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Jafra’s Beauty Is Too Deep In Mexico for Most Buyers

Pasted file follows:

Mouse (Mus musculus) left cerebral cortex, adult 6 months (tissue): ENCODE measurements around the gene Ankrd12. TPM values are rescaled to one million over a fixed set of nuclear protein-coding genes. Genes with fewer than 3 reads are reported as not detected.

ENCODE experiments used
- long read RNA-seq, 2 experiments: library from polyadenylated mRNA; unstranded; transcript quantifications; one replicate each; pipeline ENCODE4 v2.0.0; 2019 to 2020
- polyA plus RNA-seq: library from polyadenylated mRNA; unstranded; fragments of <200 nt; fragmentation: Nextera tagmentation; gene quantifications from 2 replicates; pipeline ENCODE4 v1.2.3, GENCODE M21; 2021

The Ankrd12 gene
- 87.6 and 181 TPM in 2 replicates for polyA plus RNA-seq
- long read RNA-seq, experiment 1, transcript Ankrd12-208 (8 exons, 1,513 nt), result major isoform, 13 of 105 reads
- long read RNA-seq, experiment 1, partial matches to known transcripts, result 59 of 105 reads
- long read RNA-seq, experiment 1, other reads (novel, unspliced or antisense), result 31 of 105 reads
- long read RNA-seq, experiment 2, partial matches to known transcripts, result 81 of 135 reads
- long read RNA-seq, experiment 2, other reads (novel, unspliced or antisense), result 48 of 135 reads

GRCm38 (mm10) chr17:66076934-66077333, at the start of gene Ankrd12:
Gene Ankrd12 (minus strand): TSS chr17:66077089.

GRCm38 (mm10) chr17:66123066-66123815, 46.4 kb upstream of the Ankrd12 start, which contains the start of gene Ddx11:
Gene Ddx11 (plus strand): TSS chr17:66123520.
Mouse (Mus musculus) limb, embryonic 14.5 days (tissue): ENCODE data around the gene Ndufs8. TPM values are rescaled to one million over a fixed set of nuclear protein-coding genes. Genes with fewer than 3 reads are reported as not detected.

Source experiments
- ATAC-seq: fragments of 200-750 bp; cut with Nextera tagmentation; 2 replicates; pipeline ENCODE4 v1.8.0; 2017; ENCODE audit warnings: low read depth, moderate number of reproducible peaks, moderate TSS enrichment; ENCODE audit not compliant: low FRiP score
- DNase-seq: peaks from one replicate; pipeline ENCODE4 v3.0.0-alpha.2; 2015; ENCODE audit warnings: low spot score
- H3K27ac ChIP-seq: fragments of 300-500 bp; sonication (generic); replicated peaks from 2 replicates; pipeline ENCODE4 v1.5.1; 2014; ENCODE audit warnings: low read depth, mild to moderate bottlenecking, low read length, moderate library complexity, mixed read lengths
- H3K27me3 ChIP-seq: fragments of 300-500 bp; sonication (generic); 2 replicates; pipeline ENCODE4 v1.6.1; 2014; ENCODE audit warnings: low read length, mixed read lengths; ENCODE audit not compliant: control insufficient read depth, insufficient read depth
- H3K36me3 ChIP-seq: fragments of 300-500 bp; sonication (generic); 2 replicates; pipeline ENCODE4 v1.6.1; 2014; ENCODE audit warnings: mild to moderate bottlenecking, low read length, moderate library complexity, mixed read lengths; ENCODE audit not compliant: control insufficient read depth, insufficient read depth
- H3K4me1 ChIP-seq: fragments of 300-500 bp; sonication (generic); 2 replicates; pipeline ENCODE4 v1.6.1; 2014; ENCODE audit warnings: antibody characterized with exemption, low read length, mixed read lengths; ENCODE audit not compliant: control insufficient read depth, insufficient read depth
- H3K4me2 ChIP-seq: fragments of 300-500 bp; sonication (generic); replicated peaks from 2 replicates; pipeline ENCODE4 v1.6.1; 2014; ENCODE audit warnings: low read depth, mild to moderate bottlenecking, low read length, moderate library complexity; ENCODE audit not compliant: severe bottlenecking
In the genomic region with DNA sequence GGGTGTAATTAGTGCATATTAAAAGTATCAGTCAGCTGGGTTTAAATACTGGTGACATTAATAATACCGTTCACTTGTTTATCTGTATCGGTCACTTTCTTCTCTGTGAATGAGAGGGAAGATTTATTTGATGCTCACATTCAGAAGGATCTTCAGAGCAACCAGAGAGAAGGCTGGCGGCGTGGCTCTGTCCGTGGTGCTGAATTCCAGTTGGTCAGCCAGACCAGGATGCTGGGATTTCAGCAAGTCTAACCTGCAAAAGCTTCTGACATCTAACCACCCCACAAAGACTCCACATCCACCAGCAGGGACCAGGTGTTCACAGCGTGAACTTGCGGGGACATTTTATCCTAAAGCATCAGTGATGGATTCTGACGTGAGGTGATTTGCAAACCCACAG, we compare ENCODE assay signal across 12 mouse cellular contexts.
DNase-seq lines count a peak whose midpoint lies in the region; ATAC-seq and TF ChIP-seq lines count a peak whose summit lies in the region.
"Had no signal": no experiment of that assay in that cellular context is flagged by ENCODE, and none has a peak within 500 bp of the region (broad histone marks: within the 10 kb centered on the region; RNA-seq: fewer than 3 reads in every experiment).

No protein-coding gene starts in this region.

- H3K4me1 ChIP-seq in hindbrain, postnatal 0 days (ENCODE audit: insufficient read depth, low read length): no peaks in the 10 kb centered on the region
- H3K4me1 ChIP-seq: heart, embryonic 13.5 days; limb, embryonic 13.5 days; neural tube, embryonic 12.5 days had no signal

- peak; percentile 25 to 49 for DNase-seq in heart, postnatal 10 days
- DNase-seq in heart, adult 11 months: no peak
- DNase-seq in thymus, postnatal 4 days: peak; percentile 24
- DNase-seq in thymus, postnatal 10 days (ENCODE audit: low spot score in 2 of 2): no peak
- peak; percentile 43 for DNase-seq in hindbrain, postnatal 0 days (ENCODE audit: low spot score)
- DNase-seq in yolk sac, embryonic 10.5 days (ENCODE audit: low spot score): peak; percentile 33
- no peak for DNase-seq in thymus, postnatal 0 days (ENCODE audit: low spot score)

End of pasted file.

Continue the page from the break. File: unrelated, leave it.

Jafra’s Beauty Is Too Deep In Mexico for Most Buyers By SHELLY GARCIA Senior Reporter After months on the block, Jafra Cosmetics International Inc. has yet to find a buyer. The Westlake Village-based company that markets through a multi-tiered system similar to Avon Products Inc. and Mary Kay Inc. is sound; its sales have been growing; and, on its face at least, the company seems to have considerable room for expansion. But Jafra is caught in a kind of economic crossfire. Investors with capital to spend are anxious for acquisition opportunities, but they are insisting on some assurance of future stability that Jafra, with about 70 percent of its revenue generated in Mexico, just cannot offer. “Mexico has seen higher than expected inflation and the level of the peso remains precarious,” said Steve Wiesner, president of Zuma Capital Partners LLC, a Sherman Oaks-based special situations research firm that has analyzed Jafra. “This makes potential buyers nervous.” Jafra, spun off by The Gillette Co. because the marketer did not fit its strategic plan, was acquired in 1998 by Clayton, Dubilier & Rice Inc., a New York-based buyout firm that saw in the company potential for growth in the U.S. as well as Latin America. But Jafra, with sales of $380 million last year, has had difficulty penetrating the U.S. market. In the U.S., Jafra has been overshadowed by Avon, the 800-pound gorilla that commands the lion’s share of door-to-door and party cosmetic sales. Meanwhile, its expansion plans in Latin America have been stymied by the economic climate in countries such as Brazil and Argentina. CD & R;, which paid $226.5 million for Jafra, said it is close to a deal. “Negotiations are ongoing, and they’re currently talking to a buyer,” said a company spokesman. CD & R; would not comment on its asking price, but others say it is likely to be in the range of $400 million. There have been numerous bites at the Jafra apple since it was put up for sale in April, but most have fizzled, sources said. Besides the heavy concentration of sales in Mexico, investors have been scared off by Jafra’s expansion plans in South America. Much of the region is in economic crisis and debts are mounting. Add to that a general malaise in the mergers and acquisitions markets overall, and Jafra’s prospects are slim, sources said. “The M & A; market is a lot weaker than it was a few years ago,” said Robert J. Pearlman, partner at BDO Seidman in Westlake Village. “People are afraid to venture into transactions.” Pearlman was not familiar with Jafra’s situation, but he said that, in general, companies are not commanding fair values in the current climate.

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